sec-proposed-climate-disclosure-regulation
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What do you need to know about the SEC's proposed climate disclosure regulation?

January 17, 2023

For the first time, public-listed companies in the U.S. will be bound by law to disclose their emissions footprint, climate-related risks, and climate mitigation strategies. The U.S. Securities and Exchange Commission (SEC) released in March 2022 a proposal for mandatory climate disclosures with an implementation date targeted for the end of the year. This signals a significant shift in the treatment of climate reporting from voluntary to mandatory and will accelerate climate accountability by companies in the world’s largest carbon emissions-producing nation. It is a positive step towards the mainstreaming of climate considerations as a part of business, echoing investor sentiment for climate-resilient investments.

What disclosures will be required?

Taking recommendations from the Taskforce for Climate-related Financial Disclosures (TCFD) and GHG Protocol, the proposed regulation requires companies to provide information on these key areas of climate disclosures:

  • Climate governance within the organisation: expertise and oversight over climate risks and a description of the processes by which those risks are managed
  • Risk identification and methodology: the climate-related risks that are material to the business and the financial bottom line and a description of the process to identify those risks
  • Impacts on the business model and strategy: the identified climate risks and how they will impact the business, including the analytical process or methodology used
  • Climate transition plans: the targets and goals to mitigate and adapt to climate risks, including the baseline year
  • Climate-related financial statements: the financial impact of climate-related events and transition plans in the financial statements

The regulation accommodates companies at various stages of climate preparedness, with differing requirements for those just starting out with GHG emissions disclosures to those already using scenario analysis and transition plans in their climate strategies. While all companies under the regulation are required to disclose Scope 1 and 2 emissions, there is more leeway with Scope 3 emissions. The proposal requires disclosure of the latter from companies whose Scope 3 emissions are material to the business or part of their emissions reduction strategy.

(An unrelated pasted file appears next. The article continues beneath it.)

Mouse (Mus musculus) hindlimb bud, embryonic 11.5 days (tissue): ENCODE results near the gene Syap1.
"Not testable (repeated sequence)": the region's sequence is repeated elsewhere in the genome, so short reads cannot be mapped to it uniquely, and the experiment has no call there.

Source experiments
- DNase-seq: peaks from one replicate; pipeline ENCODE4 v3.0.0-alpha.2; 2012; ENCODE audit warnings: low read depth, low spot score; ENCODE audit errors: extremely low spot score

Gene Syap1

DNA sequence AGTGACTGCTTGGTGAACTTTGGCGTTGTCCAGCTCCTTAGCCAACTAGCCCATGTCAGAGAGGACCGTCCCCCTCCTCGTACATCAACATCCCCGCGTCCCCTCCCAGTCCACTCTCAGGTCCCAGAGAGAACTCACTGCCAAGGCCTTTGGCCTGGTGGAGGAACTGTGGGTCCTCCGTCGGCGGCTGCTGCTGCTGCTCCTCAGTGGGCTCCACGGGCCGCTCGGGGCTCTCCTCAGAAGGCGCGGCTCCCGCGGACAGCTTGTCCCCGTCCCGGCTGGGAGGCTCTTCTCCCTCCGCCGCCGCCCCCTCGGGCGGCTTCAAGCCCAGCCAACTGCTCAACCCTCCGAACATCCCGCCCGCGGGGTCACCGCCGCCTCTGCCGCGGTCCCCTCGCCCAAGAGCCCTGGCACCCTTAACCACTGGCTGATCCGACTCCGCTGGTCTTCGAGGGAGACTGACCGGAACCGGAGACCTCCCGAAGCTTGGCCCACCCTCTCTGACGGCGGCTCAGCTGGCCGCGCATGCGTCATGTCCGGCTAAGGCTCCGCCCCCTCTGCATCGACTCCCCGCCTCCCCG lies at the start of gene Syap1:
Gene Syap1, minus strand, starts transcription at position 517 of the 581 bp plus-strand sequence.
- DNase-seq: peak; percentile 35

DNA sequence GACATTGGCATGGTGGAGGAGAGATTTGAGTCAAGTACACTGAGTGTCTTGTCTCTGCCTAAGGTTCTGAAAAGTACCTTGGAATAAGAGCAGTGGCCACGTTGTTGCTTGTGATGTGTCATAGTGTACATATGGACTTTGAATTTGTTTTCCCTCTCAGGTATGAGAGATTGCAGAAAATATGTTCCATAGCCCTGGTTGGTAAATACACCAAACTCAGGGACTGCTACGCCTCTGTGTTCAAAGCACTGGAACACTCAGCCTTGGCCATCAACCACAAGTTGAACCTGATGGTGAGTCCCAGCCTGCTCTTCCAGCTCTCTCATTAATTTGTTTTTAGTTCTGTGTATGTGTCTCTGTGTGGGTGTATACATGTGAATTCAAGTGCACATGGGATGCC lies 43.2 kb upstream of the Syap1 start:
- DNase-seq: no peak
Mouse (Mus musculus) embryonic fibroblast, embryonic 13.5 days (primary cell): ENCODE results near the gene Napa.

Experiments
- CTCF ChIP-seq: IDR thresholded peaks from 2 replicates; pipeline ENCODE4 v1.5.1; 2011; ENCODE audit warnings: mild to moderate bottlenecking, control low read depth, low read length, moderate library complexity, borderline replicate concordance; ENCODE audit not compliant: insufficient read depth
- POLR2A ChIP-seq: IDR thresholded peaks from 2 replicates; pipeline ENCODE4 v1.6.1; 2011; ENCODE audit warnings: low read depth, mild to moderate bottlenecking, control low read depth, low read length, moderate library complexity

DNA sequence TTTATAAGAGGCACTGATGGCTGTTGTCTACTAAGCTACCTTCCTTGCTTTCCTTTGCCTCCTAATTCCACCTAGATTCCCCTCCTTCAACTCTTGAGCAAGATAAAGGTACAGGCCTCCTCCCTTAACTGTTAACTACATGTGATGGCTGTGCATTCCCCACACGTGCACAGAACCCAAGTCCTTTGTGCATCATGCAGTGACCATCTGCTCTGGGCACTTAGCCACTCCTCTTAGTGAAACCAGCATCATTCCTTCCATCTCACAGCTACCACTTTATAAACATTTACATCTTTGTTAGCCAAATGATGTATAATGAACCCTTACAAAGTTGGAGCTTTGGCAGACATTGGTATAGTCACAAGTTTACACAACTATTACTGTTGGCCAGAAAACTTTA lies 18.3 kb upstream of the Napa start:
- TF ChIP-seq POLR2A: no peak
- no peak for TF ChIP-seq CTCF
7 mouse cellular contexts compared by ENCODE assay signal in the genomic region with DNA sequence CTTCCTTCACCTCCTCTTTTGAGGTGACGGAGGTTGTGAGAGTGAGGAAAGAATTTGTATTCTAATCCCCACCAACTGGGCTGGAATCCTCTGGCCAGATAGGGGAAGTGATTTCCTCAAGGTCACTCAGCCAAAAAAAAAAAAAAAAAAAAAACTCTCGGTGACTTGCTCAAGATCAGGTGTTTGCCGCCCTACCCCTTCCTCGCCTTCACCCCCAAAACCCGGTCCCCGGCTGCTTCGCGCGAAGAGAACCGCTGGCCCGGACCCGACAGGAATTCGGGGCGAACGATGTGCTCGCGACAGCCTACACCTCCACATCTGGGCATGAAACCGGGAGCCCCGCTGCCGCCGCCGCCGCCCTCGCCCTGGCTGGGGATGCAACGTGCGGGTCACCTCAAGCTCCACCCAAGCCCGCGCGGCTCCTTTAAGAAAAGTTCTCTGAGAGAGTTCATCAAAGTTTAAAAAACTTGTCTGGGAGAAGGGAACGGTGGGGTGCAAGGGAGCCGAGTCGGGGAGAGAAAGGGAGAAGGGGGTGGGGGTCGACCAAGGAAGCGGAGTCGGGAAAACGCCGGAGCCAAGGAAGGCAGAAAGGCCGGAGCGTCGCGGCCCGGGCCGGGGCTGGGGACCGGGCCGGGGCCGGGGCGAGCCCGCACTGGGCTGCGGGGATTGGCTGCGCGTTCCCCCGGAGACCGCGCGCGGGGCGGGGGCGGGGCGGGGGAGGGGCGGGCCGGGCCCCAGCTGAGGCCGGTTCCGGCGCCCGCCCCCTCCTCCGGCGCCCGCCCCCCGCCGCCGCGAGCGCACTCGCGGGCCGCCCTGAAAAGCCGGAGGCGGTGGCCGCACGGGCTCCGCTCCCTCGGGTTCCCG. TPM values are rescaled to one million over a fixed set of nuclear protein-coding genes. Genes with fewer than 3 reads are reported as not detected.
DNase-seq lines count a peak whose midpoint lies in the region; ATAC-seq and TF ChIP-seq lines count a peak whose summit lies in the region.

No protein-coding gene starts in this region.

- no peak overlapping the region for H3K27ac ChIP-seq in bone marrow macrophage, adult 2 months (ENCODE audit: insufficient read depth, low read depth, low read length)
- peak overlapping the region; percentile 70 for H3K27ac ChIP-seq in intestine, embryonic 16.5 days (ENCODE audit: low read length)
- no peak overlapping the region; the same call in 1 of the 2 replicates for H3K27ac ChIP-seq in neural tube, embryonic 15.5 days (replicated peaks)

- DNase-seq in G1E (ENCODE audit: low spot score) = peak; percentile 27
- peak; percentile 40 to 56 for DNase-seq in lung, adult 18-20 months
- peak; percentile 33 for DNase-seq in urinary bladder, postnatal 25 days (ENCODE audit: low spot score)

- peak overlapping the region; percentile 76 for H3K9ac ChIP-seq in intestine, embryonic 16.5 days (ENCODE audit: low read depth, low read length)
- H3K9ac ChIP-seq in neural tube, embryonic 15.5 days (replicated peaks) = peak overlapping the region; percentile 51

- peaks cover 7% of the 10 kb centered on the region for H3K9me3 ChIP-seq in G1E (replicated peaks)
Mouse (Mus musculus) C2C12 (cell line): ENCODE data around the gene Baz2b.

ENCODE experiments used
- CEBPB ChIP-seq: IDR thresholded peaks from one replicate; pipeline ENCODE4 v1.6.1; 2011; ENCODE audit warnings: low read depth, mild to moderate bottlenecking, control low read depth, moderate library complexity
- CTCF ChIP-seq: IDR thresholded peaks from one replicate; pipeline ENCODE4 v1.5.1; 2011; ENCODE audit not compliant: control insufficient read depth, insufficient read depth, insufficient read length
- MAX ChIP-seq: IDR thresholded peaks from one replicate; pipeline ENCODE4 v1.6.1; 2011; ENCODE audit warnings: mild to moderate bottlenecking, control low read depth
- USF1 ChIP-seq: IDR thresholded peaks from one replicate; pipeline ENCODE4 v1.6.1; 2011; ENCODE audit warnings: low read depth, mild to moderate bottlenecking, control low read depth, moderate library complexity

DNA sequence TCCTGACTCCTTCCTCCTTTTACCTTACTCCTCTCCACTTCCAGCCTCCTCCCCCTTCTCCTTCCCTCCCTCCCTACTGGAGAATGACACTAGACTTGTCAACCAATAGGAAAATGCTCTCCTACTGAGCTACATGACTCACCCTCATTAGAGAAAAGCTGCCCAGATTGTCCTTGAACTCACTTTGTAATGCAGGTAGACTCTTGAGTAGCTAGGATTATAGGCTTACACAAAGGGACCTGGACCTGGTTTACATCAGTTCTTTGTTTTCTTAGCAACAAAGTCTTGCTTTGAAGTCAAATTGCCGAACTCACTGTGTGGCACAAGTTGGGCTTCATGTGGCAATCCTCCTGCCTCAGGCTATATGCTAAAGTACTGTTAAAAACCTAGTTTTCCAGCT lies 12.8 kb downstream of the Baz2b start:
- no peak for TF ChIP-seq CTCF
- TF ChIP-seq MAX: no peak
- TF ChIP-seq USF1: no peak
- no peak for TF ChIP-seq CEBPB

If a company uses an internal carbon price, it is required to disclose the process for setting the price and its rationale and implications for the business. Companies must also explain the role and costs of carbon credits or renewable energy certificates if these are a part of their emissions reduction strategy.

How can companies prepare themselves?

Scope 3 emissions are defined as emissions that arise from assets beyond the operational control of the company and are therefore inherently more complicated for monitoring and mitigation. And yet, it frequently accounts for the most substantial part of total emissions. Disclosure of Scope 3 emissions will be mandatory for companies in staggered stages. Companies are advised to develop capabilities in carbon foot-printing based on the GHG Protocol in preparation for these requirements.

Climate risk identification requires an understanding of the physical and transition risks to business over longer time horizons that may run counter-intuitive to traditional financial cycles, and translating those risks to the financial bottom line requires expertise in analytical tools such as scenario analysis. Companies preparing to embark on scenario analysis should start gathering qualitative and quantitative data needed for robust modelling exercises.

The SEC’s proposal requires disclosures on climate information directly in the financial statements. Building expertise in financial modelling of climate risks will be an enormous asset. Companies will also have to provide assurance of their disclosures, so getting the data right is critical. To that end, more companies will enhance their monitoring and reporting capabilities with the help of powerful data and analytics tools.

How we help you

  • We explain the SEC’s climate disclosure regulation and other similar climate directives/frameworks and help you understand what data you need to collect to satisfy requirements.
  • We guide you through the data needed for TCFD disclosures and collect and organise that data to generate a formatted report.
  • We simplify the collection of ESG data in your organisation by offering one central platform and integrations into ERP, HRM, CRM, EMS etc., to automate data collection.
  • We facilitate data collection from your suppliers and ensure that relevant information such as Scope 3 emissions from your supply chain arrives in a complete and accurate manner. We will handle the burden of information exchange with your suppliers.
  • We help you complete the information requests from regulators and guarantee the protection of business-critical information, for example about your supplier network.

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